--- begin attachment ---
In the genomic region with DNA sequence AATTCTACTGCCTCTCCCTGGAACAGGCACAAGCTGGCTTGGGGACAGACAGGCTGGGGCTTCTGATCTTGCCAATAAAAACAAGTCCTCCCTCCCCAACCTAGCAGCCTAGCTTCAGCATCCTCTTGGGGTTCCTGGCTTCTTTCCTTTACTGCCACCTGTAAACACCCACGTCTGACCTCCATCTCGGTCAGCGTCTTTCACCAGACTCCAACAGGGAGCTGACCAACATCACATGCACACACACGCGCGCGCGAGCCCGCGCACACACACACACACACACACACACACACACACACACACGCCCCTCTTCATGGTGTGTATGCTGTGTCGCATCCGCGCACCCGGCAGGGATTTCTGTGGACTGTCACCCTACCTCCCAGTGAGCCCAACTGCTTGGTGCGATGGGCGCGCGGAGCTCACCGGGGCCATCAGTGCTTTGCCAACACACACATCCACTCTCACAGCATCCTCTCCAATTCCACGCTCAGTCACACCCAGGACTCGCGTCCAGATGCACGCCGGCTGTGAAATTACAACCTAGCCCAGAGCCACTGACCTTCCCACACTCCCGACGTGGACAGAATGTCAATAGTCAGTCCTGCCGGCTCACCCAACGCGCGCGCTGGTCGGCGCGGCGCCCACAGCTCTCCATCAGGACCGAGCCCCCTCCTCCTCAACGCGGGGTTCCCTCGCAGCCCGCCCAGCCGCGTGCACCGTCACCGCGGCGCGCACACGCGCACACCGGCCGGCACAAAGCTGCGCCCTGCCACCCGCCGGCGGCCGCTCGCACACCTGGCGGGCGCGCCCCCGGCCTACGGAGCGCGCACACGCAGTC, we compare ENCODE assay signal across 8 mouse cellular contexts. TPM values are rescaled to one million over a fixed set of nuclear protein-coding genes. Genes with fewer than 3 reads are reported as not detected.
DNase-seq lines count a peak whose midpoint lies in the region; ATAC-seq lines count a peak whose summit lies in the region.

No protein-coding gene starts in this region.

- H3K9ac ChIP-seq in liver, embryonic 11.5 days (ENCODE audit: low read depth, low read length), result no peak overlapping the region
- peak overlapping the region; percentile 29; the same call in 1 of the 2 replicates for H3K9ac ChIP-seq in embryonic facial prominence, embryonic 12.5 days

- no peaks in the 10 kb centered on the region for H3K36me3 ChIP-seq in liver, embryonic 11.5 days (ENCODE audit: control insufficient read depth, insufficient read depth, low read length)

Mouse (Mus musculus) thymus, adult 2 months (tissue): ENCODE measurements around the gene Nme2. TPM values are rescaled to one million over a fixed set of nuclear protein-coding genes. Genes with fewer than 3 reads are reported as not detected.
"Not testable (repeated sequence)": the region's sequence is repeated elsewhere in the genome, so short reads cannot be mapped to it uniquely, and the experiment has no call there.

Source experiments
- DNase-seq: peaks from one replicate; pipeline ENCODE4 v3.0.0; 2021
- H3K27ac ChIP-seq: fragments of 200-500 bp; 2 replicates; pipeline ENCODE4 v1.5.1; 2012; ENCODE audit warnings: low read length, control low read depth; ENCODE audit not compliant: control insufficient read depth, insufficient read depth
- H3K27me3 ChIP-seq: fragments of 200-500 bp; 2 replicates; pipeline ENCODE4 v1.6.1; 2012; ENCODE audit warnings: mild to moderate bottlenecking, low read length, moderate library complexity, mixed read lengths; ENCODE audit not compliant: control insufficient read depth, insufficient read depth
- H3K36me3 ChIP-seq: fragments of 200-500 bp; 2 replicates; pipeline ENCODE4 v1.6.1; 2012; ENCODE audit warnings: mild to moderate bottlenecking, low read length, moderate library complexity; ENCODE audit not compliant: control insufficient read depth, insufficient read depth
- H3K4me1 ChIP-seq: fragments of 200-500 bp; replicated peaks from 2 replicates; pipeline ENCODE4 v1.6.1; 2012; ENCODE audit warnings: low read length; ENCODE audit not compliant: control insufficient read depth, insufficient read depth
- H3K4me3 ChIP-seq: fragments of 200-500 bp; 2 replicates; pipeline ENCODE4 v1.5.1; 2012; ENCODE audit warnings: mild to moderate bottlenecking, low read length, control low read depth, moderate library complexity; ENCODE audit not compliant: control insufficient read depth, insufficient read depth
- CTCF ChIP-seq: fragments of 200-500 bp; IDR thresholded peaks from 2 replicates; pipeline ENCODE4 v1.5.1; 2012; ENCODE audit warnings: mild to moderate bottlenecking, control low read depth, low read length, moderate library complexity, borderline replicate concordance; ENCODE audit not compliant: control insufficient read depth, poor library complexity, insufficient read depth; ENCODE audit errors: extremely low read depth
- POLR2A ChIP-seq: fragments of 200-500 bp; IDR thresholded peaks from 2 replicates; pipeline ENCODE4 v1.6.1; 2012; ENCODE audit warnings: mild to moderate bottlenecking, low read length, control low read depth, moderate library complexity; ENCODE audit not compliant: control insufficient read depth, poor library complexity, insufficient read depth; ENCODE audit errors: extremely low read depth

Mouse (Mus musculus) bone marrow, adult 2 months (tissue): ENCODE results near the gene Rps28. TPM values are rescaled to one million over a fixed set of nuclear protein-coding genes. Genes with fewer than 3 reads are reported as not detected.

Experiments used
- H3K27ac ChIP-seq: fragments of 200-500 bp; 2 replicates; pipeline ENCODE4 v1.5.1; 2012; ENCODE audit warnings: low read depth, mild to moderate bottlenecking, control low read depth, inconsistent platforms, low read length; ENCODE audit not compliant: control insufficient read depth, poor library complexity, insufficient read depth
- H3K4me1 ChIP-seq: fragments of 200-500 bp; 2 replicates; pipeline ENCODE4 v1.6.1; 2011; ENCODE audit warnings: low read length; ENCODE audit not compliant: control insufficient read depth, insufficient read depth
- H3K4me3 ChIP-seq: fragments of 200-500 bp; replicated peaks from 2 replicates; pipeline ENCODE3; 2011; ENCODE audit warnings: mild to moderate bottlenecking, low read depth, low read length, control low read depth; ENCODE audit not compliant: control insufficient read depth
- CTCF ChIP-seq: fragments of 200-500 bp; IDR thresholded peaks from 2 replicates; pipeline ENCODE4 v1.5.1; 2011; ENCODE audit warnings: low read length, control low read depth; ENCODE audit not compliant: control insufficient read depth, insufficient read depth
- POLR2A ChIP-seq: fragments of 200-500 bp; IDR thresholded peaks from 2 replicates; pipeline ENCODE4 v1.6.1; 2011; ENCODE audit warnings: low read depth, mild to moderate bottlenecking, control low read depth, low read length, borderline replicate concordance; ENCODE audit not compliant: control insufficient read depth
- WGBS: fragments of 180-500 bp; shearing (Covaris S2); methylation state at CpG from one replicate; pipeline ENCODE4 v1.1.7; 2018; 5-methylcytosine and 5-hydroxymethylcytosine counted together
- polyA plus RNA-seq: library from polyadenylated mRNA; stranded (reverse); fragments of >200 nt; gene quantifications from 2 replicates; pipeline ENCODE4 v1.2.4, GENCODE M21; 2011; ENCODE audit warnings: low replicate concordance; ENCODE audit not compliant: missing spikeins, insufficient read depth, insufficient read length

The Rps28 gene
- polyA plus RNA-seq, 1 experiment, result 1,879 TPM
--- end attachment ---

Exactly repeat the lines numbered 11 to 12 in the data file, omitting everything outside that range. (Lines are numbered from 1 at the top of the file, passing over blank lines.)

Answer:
- H3K27ac ChIP-seq: fragments of 200-500 bp; 2 replicates; pipeline ENCODE4 v1.5.1; 2012; ENCODE audit warnings: low read length, control low read depth; ENCODE audit not compliant: control insufficient read depth, insufficient read depth
- H3K27me3 ChIP-seq: fragments of 200-500 bp; 2 replicates; pipeline ENCODE4 v1.6.1; 2012; ENCODE audit warnings: mild to moderate bottlenecking, low read length, moderate library complexity, mixed read lengths; ENCODE audit not compliant: control insufficient read depth, insufficient read depth